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Miranda vs. Language


By Miranda

Hi YouPlayers, Miranda here. For those who don't already know me, I'm the Online Puzzle Editor at Lovatts and YouPlay. I'd like to introduce you to my new blog - loosely based around word usage, controversial clue debates and those random idiosyncracies of our fascinating (yet often frustrating) language. Puzzlers are by nature passionate about language systems - and I hope I inspire you to add your comments!




When I hear someone say that a point is moot, I know exactly what they mean.

I'm happy with my dictionary's definitions of moot as 'debatable', 'arguable' or 'disputable', all of which you may find as clues in our YouPlay crosswords.

Students of law attend a Moot Court to debate something that may be trivial or significant but the 'moot' bit relates to the issue not yet being settled, thus having to be discussed - and not to the issue's weight or worthiness.

Or so I believed until I found that a good many people think that a 'moot point' is one that is purely academic.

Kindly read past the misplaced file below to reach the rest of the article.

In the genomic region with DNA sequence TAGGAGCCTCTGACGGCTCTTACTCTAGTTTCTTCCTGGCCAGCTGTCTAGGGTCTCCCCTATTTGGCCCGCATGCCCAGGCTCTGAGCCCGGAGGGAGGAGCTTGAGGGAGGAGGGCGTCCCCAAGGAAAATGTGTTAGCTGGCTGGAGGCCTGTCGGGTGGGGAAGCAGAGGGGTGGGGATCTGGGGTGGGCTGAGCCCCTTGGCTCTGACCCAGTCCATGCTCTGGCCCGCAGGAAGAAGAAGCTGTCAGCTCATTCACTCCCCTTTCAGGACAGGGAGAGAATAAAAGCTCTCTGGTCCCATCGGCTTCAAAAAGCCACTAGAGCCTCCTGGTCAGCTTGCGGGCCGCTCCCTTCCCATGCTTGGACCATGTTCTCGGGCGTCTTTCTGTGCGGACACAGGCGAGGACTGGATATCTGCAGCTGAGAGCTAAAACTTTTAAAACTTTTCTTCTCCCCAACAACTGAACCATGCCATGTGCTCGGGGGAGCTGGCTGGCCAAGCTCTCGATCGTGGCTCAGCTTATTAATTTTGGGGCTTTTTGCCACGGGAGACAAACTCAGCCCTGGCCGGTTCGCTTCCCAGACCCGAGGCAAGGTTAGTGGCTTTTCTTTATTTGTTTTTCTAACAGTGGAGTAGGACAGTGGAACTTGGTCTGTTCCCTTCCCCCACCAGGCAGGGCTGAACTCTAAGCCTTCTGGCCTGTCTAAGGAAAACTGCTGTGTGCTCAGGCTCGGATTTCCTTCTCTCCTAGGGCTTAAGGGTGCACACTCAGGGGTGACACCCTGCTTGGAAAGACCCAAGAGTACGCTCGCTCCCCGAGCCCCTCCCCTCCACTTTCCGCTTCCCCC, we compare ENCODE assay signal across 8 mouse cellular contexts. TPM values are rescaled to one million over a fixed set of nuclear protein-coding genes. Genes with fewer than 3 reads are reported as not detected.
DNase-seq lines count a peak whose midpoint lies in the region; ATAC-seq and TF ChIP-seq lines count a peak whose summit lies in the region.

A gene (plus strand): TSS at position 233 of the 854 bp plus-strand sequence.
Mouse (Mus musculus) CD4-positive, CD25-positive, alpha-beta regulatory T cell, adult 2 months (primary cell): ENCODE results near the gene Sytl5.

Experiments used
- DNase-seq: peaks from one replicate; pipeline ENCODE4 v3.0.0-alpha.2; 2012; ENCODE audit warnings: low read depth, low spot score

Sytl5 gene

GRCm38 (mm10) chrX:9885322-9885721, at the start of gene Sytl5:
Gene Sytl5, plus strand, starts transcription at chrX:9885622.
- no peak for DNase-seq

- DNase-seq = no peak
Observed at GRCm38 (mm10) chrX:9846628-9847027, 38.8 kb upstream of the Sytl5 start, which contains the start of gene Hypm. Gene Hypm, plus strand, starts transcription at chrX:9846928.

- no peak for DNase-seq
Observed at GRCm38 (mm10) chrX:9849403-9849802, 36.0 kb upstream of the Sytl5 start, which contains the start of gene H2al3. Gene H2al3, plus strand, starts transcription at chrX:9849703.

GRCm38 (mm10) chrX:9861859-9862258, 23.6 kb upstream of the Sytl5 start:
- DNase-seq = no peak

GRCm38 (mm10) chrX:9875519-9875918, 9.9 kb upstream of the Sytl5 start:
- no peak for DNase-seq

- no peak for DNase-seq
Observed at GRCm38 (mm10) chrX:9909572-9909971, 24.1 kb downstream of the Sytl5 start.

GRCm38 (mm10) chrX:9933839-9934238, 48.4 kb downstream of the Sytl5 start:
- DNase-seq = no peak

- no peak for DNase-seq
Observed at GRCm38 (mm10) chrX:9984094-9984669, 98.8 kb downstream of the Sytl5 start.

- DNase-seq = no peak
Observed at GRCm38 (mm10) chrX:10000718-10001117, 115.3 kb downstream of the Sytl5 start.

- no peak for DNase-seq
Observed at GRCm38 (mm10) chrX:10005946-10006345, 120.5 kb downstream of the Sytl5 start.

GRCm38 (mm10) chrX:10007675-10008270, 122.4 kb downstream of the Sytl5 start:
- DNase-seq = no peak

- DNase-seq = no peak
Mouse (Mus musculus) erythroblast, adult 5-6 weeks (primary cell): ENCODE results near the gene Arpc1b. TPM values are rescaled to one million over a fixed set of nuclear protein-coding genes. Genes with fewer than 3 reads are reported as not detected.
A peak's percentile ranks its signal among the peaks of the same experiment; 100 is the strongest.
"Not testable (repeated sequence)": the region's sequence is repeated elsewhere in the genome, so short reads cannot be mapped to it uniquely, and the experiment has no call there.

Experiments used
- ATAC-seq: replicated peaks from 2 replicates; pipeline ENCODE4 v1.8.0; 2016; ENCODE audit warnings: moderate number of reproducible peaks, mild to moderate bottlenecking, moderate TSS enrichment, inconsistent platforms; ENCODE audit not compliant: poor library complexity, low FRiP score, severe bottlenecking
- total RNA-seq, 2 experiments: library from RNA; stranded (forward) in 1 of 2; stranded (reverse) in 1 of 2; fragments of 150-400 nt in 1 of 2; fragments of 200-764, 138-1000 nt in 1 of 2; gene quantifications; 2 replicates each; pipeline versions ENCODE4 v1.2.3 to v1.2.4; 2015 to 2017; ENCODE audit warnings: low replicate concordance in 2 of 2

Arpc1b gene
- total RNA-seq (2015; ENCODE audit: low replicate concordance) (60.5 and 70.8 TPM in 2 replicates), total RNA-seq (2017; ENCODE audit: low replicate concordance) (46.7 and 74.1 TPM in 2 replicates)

That 'good many people' doesn't include just my limited acquaintance but the entire population of English-speaking North America where one meaning of moot is exactly that, if a point is moot then it is irrelevant to the legal issue being argued in court.

All good. That's how languages grow. Words acquire new or extended meanings. We import and export words, their meanings and usage.

I can see how the notion of 'irrelevance', in the legal sense, could arise from or coexist with the notion of 'not yet determined'.  And it's natural to remove that meaning from its court surrounds and put it to use in the community. So does it matter if we then take the short step from 'irrelevant' and 'purely academic' to 'unimportant' and 'not worth the bother of discussing', making the word adopt almost contrary meanings?

During an argument, for example (a calm, reasoned one, not a screaming match), is a moot point one that is disputed, and has to be settled before debate can proceed, or is it a red herring designed to distract from the crux?

And, in the meantime, should we here at YouPlay include 'irrelevant' as a clue for 'moot'? And don't get me started on 'reticent'...


Have your say - comment on this blog

12 Responses to

Miranda vs. Language

yow1e said:
September 25, 2009 at 6:54 PM

No,they both have different meanings. Furthermore have you read samuel johnsons "dictionary of the english language", if not, then go to "", then ask the question again.

September 26, 2009 at 12:26 PM

i agree with you Miranda..... a moot point is a point of disagreement or debate in my usage. To be irrelevant just doesn't cut it.

deeneecee said:
September 26, 2009 at 1:28 PM

I also agree with Miranda. I have always been under the impression, that a moot point is a debatable or disputable issue.

September 26, 2009 at 1:42 PM